I think it's incredibly important, we are not going to lecture the Territories o issues like human rights, we're not going to do that because we do recognise that all of these Territories are unique. But what we are going to say is we what shared values in place between Britain and the Territories based, as you pointed out, Honourable Premier, on Christian principles. So my message is very simple, on good governance is that the UK expects the Territories to abide by the same basic standard of governance as in the UK. I don't think that's asking very much. As these Territories follow your lead and become more prosperous and invest in more infrastructure and more and better public services, I believe the pursuance of those values, of those basic standards will be an absolute given in the future.

Honourable Premier, you know this is a landmark year in the history of or single realm. There are two events that will project the United Kingdom across the world. The first of these is obviously the Diamond Jubilee of Her Majesty The Queen. She is only the second monarch after Queen Victoria to have reigned for over sixty years and it is absolutely right that we mark this remarkable milestone and all those years of loyal, dedicated and unswerving service in a way that befits this achievement. The climax of the Jubilee will be in London over the first weekend in June and I hope that you, Honourable Premier, and Mrs Bush and other leaders from the OTs will be able to join these amazing celebrations.

The second event, of course, are the Olympic Games, which are going to be the greatest sporting event on the planet. 1948 was the last time that the UK hosted the Games and we fully intend to produce the best games in Olympic history. The venues are ready. London is gearing up. We passed the 100 day countdown yesterday: there are just 99 days to go and the excitement is building up.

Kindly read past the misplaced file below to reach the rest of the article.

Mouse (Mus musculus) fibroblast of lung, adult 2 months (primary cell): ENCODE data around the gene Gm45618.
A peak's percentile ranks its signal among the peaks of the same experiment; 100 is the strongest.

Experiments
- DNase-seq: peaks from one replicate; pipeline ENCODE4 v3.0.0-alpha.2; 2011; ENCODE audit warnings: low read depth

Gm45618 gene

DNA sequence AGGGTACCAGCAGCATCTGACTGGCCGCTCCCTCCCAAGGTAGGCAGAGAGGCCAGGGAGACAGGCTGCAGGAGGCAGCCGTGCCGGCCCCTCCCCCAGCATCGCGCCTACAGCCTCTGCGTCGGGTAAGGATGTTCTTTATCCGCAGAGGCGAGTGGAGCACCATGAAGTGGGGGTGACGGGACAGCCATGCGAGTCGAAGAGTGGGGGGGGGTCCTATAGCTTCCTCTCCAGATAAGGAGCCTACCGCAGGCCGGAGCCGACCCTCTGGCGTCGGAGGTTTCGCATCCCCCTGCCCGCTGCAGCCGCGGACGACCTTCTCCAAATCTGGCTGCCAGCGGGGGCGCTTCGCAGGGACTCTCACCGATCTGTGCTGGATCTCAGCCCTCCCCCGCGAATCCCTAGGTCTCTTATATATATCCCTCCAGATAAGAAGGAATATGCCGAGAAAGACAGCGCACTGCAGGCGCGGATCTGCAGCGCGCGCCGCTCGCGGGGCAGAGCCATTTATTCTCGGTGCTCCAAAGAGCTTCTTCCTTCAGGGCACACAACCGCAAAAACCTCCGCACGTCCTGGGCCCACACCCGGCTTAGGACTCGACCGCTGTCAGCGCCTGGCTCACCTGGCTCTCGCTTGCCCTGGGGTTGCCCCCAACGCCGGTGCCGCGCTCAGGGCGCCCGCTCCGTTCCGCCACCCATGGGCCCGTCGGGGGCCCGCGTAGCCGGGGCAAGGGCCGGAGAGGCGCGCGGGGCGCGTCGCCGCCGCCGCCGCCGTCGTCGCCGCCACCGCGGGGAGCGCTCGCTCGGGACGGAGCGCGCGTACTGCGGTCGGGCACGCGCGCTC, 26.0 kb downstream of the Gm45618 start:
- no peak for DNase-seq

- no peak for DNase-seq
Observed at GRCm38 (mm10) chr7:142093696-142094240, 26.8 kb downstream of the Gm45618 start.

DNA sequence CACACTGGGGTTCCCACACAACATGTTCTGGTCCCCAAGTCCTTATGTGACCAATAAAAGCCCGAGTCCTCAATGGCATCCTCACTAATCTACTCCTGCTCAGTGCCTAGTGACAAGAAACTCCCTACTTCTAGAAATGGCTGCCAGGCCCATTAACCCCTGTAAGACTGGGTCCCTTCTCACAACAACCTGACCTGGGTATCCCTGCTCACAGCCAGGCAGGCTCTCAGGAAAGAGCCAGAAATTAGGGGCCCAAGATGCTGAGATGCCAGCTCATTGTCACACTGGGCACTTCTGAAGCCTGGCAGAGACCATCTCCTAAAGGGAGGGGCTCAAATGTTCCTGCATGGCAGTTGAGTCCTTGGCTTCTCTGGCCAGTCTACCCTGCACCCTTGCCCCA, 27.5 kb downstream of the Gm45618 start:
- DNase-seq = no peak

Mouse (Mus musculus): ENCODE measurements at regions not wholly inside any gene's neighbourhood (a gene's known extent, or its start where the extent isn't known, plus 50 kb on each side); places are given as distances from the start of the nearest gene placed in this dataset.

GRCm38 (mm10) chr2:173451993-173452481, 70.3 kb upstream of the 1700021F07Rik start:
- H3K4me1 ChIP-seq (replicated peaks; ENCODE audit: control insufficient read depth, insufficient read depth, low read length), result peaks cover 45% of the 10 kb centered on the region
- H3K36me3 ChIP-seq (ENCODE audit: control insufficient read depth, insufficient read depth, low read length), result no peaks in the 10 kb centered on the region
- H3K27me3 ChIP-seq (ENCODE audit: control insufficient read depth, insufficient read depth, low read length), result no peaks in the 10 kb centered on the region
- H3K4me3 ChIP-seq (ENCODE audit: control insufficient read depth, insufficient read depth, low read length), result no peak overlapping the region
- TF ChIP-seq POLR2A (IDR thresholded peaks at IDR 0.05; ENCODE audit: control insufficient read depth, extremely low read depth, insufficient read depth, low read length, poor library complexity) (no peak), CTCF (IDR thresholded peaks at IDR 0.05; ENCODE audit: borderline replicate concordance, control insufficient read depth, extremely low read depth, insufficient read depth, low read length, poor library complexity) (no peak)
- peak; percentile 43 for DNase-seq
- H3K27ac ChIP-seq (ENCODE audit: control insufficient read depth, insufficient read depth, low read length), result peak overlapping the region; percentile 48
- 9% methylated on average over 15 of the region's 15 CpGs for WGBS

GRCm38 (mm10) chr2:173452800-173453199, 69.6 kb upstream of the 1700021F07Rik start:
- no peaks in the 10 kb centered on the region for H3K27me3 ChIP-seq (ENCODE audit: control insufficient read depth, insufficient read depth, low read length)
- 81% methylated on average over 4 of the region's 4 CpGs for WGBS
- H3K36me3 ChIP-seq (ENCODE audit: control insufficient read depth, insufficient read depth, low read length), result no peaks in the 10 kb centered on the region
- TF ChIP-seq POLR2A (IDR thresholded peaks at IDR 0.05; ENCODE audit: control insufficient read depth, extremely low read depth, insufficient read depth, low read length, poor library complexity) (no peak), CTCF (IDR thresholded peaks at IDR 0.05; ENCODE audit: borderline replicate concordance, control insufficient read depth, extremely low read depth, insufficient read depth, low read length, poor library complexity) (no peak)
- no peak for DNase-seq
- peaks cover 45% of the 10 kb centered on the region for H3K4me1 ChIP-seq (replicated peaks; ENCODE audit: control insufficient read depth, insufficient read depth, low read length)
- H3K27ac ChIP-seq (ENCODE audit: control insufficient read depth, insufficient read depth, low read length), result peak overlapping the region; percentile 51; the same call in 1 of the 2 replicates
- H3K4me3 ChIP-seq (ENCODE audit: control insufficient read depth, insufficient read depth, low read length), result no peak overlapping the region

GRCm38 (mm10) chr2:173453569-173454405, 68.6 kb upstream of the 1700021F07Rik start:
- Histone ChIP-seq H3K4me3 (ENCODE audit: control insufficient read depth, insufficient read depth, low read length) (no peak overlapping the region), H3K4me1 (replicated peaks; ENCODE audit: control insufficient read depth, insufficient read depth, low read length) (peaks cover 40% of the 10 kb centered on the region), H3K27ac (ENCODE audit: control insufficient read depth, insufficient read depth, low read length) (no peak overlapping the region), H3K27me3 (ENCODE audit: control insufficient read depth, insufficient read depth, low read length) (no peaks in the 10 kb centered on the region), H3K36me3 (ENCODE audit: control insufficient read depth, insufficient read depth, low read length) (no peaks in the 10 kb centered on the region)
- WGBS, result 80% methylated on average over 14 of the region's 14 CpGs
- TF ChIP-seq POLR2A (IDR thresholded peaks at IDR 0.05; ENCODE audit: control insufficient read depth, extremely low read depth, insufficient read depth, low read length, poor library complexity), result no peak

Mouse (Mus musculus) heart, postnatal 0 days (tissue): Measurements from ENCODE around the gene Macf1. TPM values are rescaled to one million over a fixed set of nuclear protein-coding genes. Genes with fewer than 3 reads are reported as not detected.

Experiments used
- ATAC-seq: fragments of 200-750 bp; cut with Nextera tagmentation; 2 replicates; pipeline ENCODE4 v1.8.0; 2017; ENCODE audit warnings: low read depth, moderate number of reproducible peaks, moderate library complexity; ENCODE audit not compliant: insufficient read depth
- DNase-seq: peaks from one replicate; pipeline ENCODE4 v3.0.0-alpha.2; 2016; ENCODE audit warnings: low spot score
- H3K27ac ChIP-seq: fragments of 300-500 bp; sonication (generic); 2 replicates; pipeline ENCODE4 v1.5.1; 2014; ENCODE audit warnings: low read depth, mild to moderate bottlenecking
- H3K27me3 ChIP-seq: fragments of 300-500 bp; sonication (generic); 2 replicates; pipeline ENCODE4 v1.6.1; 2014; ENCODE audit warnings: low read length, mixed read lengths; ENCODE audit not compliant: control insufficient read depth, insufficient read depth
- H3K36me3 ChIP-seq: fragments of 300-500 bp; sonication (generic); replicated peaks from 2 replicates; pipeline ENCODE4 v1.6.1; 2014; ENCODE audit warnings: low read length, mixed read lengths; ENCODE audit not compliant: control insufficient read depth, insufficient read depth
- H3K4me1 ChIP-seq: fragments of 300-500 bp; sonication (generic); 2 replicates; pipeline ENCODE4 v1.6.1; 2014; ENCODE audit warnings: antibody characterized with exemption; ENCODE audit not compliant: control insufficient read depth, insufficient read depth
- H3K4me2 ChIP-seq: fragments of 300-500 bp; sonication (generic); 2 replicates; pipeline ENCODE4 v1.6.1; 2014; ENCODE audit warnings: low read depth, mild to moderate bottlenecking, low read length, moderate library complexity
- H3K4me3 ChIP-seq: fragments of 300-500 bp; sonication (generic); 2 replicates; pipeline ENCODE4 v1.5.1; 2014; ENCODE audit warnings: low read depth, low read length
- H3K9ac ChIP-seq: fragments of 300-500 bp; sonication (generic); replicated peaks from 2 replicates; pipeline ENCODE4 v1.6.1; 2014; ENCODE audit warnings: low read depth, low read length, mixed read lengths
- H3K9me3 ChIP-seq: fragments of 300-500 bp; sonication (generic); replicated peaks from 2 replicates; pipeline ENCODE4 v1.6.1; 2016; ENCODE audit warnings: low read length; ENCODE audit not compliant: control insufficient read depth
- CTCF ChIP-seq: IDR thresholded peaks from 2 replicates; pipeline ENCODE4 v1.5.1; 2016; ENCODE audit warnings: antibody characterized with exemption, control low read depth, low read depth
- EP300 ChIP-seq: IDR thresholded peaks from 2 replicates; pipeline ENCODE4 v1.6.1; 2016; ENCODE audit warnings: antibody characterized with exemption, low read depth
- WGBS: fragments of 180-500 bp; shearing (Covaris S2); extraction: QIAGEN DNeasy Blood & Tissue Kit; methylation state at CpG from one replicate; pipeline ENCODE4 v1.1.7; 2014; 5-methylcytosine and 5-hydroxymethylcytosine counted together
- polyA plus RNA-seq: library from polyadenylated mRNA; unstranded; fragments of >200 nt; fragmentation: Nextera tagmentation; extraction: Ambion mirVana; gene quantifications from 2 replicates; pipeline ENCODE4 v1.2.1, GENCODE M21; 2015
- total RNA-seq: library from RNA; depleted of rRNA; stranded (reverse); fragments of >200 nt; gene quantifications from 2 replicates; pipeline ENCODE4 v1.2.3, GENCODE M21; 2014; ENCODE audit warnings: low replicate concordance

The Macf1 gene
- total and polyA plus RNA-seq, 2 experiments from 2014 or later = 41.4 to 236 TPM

I hope very much the Cayman team do the Territory proud, hopefully with medals but, above all else, to come away from the Games with never-to-be-forgotten memories that they've taken part in something truly remarkable. Honourable Premier, I hope you will be at the Games as well. I hope between us we will see those athletes from the Cayman Islands in action at the Games.

Your Excellency, Honourable Premier, we live in a troubled, volatile, and unforgiving world. No one owes us a living. No one owes the UK a living. We have no divine right to keep our AAA rating. We can only do that by having credible economic policies. You have no divine right to keep your AAA rating. You can only achieve the securance if that AAA rating through having the right policies in place and by making sure the markets are comfortable and (inaudible).

I do believe over the next few years may be the rest of our political lives, Honourable Premier. We going to be seeing many, many tough and difficult challenges. The world economy indeed may take a number of years to recover. Who knows what natural disasters are going to be thrown at different countries. No one know. What I do know, is that we can either stand alone or we can work together. We can go forward together shoulder to shoulder. The UK doesn't want to be your tutor as such or your regulator or your enforcer. We want to be your partner. We want to actually be working with you, shoulder to shoulder is what is going to be an ever more challenging, ever more difficult world. And that is why we can either go alone or we can work together in a partnership.

I want to work together with you in a relationship of trust,in a mature relationship, one based on a true partnership.

Thank you very much indeed. And finally, I know you haven't got a glass to hand but if we had a glass to hand, I just say that I'd like to raise a glass, everyone to raise a glass to Her Majesty and our vision for our two countries.

Thank you very much.

For further information contact: Lennon Christian